Meta-analysis of the Efficacy of Different Training Strategies in Animal Models of Ischemic Stroke
Background and Purpose—Although several studies have shown beneficial effects of training in animal stroke models, the most effective training strategy and the optimal time to initiate training have not been identified. The present meta-analysis was performed to compare the efficacy of different training strategies and to determine the optimal time window for training in animal stroke models.
Methods—We searched the literature for studies analyzing the efficacy of training in animal models of ischemic stroke. Training was categorized into forced physical training, voluntary physical training, constraint-induced movement therapy, and skilled reaching training. Two reviewers independently extracted data on study quality, infarct size, and neurological outcome. Data were pooled by means of a meta-analysis.
Results—Thirty-five studies with >880 animals were included. A meta-analysis of all treatments showed that training reduced the infarct volume by 14% (95% confidence interval, 2%–25%) and improved the cognitive function by 33% (95% confidence interval, 8%–50%), the neuroscore by 13.4% (95% confidence interval, 1.5%–25.3%), and the running function by 6.6% (95% confidence interval, 1.4%–11.9%). Forced physical training reduced the infarct volume and enhanced the running function most effectively, whereas skilled reaching training improved the limb function most effectively. A meta-regression illustrated that training was particularly efficacious when initiated between 1 and 5 days after stroke onset.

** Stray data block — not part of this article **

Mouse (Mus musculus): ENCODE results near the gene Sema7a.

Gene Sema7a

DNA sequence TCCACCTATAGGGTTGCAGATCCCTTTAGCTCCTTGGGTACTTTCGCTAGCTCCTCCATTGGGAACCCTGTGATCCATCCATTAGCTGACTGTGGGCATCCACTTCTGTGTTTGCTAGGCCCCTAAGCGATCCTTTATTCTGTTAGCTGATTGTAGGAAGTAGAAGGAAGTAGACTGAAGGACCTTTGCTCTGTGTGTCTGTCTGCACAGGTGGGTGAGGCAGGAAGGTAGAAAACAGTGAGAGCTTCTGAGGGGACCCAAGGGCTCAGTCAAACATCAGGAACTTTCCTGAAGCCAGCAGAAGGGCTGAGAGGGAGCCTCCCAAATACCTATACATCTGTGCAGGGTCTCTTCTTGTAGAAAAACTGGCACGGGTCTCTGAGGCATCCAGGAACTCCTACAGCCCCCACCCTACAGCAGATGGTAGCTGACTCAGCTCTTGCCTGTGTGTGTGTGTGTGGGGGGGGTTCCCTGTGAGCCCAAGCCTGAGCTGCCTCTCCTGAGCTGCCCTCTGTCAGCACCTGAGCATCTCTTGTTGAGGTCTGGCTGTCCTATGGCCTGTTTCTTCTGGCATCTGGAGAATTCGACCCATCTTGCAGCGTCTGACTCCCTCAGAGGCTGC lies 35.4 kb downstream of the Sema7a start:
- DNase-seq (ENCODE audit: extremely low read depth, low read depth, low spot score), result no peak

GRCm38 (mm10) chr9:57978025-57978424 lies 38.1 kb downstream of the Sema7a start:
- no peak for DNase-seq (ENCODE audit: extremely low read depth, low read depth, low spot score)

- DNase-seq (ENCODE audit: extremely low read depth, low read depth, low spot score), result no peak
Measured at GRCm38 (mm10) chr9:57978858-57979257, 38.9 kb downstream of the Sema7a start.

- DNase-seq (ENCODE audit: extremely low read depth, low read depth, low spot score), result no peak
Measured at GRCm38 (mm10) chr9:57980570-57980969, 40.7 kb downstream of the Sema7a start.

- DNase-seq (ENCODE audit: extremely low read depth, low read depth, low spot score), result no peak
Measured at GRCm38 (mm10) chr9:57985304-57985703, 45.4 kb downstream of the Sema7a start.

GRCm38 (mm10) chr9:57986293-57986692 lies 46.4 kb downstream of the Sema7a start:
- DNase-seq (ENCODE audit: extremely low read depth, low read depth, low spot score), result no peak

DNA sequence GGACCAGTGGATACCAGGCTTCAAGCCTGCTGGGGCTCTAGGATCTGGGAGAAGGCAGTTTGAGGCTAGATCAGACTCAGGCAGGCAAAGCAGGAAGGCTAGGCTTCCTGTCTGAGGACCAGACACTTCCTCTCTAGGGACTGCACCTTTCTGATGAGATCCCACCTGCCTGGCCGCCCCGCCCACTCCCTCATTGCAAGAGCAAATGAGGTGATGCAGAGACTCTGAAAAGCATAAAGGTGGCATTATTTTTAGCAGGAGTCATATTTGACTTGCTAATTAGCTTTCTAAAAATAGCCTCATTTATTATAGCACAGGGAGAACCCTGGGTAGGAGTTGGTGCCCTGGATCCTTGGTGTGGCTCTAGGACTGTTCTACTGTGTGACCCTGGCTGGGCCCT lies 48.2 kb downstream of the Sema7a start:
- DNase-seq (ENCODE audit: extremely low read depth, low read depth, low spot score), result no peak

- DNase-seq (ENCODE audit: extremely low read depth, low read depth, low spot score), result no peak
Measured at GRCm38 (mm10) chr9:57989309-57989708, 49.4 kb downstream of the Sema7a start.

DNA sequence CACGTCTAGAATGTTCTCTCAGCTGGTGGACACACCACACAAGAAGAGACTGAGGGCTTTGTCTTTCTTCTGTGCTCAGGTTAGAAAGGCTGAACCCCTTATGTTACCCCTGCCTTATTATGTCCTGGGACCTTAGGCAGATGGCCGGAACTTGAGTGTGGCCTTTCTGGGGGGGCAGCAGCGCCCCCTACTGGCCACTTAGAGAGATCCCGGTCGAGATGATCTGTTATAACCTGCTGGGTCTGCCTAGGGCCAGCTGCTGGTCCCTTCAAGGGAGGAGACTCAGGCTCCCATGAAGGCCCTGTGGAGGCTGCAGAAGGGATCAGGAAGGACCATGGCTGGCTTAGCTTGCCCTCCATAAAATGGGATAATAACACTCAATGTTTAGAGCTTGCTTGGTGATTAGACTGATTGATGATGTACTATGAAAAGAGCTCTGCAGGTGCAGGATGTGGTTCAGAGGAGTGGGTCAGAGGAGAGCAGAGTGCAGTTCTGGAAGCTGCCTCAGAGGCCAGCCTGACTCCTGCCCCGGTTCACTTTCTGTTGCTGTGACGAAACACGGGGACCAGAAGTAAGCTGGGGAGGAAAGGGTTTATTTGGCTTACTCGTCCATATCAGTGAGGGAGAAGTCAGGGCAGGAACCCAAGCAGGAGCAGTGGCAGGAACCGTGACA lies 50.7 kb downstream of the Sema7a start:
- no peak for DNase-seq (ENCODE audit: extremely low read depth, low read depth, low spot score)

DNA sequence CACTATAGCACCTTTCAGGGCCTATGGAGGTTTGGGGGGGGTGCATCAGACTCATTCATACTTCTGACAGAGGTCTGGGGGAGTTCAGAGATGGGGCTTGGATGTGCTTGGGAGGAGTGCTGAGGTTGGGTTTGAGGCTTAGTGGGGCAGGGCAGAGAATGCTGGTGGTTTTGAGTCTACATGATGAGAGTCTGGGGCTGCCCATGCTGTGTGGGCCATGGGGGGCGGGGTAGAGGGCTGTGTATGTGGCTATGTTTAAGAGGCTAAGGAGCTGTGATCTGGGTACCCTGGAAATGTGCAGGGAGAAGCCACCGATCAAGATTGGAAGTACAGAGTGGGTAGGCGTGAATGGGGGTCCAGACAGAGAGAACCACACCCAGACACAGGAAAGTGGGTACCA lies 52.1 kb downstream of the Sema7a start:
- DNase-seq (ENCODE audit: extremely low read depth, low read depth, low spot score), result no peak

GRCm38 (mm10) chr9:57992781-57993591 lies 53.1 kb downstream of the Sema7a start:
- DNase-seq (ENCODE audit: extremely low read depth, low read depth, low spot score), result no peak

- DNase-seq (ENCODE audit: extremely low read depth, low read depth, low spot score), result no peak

Conclusions—Our meta-analysis confirms that training reduces the infarct volume and improves the functional recovery in animal stroke models. Forced physical training and skilled reaching training were identified as particularly effective training strategies. The efficacy of training is time dependent.
- Received May 7, 2013.
- Accepted September 27, 2013.
- © 2013 American Heart Association, Inc.